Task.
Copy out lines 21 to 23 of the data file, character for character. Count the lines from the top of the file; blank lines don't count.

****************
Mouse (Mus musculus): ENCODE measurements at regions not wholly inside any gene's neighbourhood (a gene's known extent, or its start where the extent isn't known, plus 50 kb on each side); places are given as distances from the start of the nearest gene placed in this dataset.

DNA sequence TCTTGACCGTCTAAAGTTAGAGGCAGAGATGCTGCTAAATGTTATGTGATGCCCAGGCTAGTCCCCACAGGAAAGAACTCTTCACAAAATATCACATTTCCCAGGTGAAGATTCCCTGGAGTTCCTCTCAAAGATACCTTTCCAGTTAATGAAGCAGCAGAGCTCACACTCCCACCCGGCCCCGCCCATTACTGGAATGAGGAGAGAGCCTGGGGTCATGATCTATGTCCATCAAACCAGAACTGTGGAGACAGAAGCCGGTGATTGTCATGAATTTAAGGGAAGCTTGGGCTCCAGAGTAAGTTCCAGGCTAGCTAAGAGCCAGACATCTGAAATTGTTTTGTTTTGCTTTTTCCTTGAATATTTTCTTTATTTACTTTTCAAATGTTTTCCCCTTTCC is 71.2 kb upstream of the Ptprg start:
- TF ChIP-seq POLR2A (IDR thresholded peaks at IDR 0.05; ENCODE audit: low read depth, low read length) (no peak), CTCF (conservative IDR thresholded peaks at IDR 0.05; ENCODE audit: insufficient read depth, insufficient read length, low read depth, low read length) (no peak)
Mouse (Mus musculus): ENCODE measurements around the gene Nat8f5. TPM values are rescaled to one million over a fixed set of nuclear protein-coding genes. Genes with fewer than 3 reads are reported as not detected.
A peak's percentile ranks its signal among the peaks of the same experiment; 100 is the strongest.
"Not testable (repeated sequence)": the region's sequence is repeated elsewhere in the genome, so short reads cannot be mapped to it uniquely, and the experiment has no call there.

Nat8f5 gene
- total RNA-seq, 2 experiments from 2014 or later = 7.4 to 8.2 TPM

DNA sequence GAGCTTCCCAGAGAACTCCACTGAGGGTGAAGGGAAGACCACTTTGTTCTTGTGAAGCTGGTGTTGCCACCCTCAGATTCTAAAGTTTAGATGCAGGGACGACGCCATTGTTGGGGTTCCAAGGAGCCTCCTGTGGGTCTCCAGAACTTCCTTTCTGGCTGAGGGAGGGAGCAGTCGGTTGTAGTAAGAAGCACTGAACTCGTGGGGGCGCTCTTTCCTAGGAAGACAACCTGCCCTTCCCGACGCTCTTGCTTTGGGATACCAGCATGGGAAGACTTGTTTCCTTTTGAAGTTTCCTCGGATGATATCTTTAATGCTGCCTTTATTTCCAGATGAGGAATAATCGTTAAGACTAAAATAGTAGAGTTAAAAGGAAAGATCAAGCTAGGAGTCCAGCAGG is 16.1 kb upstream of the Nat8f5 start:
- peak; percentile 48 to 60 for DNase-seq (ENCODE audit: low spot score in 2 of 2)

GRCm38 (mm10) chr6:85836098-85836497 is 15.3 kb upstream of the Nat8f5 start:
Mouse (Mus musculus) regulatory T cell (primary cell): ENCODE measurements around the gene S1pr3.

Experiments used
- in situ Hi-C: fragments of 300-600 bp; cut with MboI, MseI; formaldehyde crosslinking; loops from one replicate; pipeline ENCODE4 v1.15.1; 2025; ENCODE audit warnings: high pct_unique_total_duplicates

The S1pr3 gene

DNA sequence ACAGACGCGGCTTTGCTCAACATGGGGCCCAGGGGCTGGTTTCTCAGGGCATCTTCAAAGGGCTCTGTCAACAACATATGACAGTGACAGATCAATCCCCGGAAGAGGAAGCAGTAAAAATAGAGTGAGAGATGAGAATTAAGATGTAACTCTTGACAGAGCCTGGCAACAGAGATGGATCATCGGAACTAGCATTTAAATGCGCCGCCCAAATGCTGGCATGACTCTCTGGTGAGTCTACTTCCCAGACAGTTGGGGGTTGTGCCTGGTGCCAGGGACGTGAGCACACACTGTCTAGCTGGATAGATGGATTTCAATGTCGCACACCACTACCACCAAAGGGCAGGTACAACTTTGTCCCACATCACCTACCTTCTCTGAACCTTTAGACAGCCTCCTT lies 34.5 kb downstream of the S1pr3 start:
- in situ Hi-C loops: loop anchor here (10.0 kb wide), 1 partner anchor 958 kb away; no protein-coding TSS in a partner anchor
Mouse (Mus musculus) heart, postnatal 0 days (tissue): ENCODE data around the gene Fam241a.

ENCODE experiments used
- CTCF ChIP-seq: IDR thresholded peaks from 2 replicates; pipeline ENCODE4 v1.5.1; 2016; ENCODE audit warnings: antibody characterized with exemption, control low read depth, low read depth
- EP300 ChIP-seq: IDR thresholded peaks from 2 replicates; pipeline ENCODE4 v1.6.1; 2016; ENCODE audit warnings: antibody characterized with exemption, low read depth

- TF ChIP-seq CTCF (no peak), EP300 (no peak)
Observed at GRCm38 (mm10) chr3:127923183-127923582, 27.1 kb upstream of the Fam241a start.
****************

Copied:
- EP300 ChIP-seq: IDR thresholded peaks from 2 replicates; pipeline ENCODE4 v1.6.1; 2016; ENCODE audit warnings: antibody characterized with exemption, low read depth

- TF ChIP-seq CTCF (no peak), EP300 (no peak)
Observed at GRCm38 (mm10) chr3:127923183-127923582, 27.1 kb upstream of the Fam241a start.